Aviation of World War II

Home Russian

MiG-3 with AM-38 Engine

MiG-3 with AM-38 Engine
  • Fighter (prototype)
  • First flight: 1941
  • Mikoyan, Gurevich

In the summer of 1941, to ensure the best flight characteristics of the MiG-3 fighter at low altitudes, an AM-38 engine with a take-off power of 1600 hp was installed on machine No. 3595. and screw AV-5L-110A. The aircraft was handed over for factory testing at the FRI, where the first flight took place on July 31. Test pilot Yu.K. Stankevich and lead engineer K.N. Mkrtychan were appointed responsible for the tests, which took place from August 1 to 12.

Due to the higher power of the AM-38 engine (by 400 hp at the ground) and the lower altitude limit compared to the AM-35A engine, the MiG-3 No. 3595 showed significantly better flight data up to an altitude of 4000 m, especially at top speeds. The fighter was tested in two versions: the one presented by factory No. 1 and with changes proposed by the Chief Designer (new design of the fairings on the exhaust pipes, retracted bomb racks and a neutral gas system). In the first version, a speed of 582 km / h was achieved at an altitude of 3400 m, in the second version - 592 km / h.

However, the installation of the AM-38 on the MiG-3 aircraft with the old water and oil coolers caused an increase in the operating temperature, which ensured the normal operation of the engine at an outdoor air temperature on the ground of no more than +16°C. In this regard, it was necessary to change the aircraft cooling system.

Tests have shown that the MiG-3 fighter with the AM-38 engine, provided that the temperature conditions are brought to normal and the causes of unsatisfactory engine response are eliminated, can be effectively used to combat enemy aircraft at altitudes below 4000 m. AM-38 did not require significant structural modifications of the production aircraft.

After testing at the LII, the MiG-3 No. 3595 was returned to Factory No. 1 to change the engine and eliminate defects, after which it was sent for state testing at the Air Force Research Institute. It was not possible to complete the tests completely due to the inconsistency of the suction boost. In addition, during one of the flights there was a deformation of the fuel tanks. Having made about 22 flights, the aircraft was returned to the factory on September 28 for revision, replacement of crumpled tanks and removal of flight characteristics. On October 4, flights resumed at the LES of plant No. 1. However, on October 5, 1941, the MiG-3 aircraft No. 3595, while determining speeds by altitude and checking the rate of climb, crashed, in which test pilot N.P. Baulin died.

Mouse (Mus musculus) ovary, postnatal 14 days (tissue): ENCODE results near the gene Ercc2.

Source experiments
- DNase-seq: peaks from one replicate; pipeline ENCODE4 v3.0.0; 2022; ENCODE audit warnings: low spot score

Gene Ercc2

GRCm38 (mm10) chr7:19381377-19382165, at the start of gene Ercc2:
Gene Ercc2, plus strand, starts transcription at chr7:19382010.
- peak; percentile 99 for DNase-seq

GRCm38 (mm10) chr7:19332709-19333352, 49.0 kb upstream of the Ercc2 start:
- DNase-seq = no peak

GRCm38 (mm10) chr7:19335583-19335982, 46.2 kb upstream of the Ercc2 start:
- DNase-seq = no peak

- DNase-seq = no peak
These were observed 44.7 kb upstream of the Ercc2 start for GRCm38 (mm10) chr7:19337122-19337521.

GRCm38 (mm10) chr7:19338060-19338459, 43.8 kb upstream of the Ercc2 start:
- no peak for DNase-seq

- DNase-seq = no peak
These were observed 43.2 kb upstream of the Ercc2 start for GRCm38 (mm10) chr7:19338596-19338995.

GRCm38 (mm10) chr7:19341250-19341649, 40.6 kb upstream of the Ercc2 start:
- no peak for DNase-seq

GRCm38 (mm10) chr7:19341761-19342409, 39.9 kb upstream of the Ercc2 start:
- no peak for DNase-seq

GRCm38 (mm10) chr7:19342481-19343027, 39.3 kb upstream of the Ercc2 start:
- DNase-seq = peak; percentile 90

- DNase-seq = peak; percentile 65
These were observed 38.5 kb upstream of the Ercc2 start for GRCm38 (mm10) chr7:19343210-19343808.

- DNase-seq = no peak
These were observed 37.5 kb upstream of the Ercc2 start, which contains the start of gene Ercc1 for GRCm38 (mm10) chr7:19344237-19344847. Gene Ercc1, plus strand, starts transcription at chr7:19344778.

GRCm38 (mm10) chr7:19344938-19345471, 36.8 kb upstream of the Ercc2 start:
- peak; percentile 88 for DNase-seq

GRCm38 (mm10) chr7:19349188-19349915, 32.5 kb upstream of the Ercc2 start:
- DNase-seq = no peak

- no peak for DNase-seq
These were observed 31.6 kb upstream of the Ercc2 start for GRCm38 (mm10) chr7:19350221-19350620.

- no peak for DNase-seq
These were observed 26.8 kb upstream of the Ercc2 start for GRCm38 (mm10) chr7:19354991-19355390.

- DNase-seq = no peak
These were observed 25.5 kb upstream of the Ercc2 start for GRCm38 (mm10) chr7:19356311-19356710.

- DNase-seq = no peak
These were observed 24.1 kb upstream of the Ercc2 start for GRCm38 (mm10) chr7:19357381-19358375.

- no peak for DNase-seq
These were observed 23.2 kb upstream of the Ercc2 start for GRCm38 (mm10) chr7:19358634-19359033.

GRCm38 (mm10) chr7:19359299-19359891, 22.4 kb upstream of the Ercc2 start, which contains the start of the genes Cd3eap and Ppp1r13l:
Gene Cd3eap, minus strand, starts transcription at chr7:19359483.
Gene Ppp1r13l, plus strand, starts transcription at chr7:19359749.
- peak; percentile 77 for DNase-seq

As the investigation showed, the cause of the incident was an air battle, as a result of which MiG-3 No. 3595 went into a dive, which ended in disaster. According to eyewitnesses, they saw a second plane in the crash area and heard gunfire in the air. The study of the remains of the MiG-3 showed that 5-10 shots were fired from the ShKAS machine guns, and 50-70 shots from the BS machine gun. This circumstance also testified to combat contact with an enemy aircraft. The immediate cause of the disaster was the destruction of the fuselage tail skin, damaged in battle, with the loss of the tail, as a result of which the aircraft lost control and went into an uncontrollable spin.

Meanwhile, due to the shortage of AM-35A engines in some parts of the Air Force, they independently installed AM-38 engines on MiG-3 aircraft. So the technical staff of 402 IAP in November 1941 in the field installed AM-38 engines on two aircraft. The tests were carried out by the regiment commander, Major K.A. Gruzdev and squadron commander Captain B.G. Borodai. During one of the test flights, K.A. Gruzdev on the MiG-3 fighter No. 4184 with the AM-38 engine installed on it entered into battle with enemy bombers and shot down two aircraft.

MiG-3 Specification
Crew 1 1 1 1
Length, m 8.25 8.25 8.25 8.25
Wing span, m 10.20 10.20 10.20 10.20
Wing area, m² 17.44 17.44 17.44 17.44
Engine AM-35A AM-35A AM-35A AM-38
Power, hp 1350 1350 1350 1600
Reduction 0,902 0,732 0,732 0,732
Airscrew VISh-22E AV-5L-123 AV-5L-123 AV-5L-110A
Empty weight       2,780
Loaded weight 3,285 3,299 3,299 3,325
fuel 335 335 335 330
Maximum speed, km/h at sea level 462 472 466 547
at altitude 603 621 615 592
m 7,800 7,800 7,800 3,400
Time to altitude 5000m, min 6,8 7,1 7,1 5,84/4000
Time to altitude 8000m, min 11,4 12,4 12,4 -
Time of turn, sec/at altitude m 23/1000 22/1000
Service ceiling, m 10,850 11,500 11,500 -
Service range, km/at altitude m - - 628/7,250 -

2 Without slats.

3 Without slats.

4 With slats. With AV-5L-110 airscrew. The airplane has shown maximum speed near the ground 475 km/h and at the altitude 8100 m - 619 km/h. Taking - off and run have made 380 m and 415 m accordingly


  • "The history of designs of planes in USSR 1938-1950" /Vadim Shavrov/
  • "Planes of Stalin falcons" /Konstantin Kosminkov and Dmitriy Grinyuk/
  • "The Soviet planes" /Alexander Yakovlev/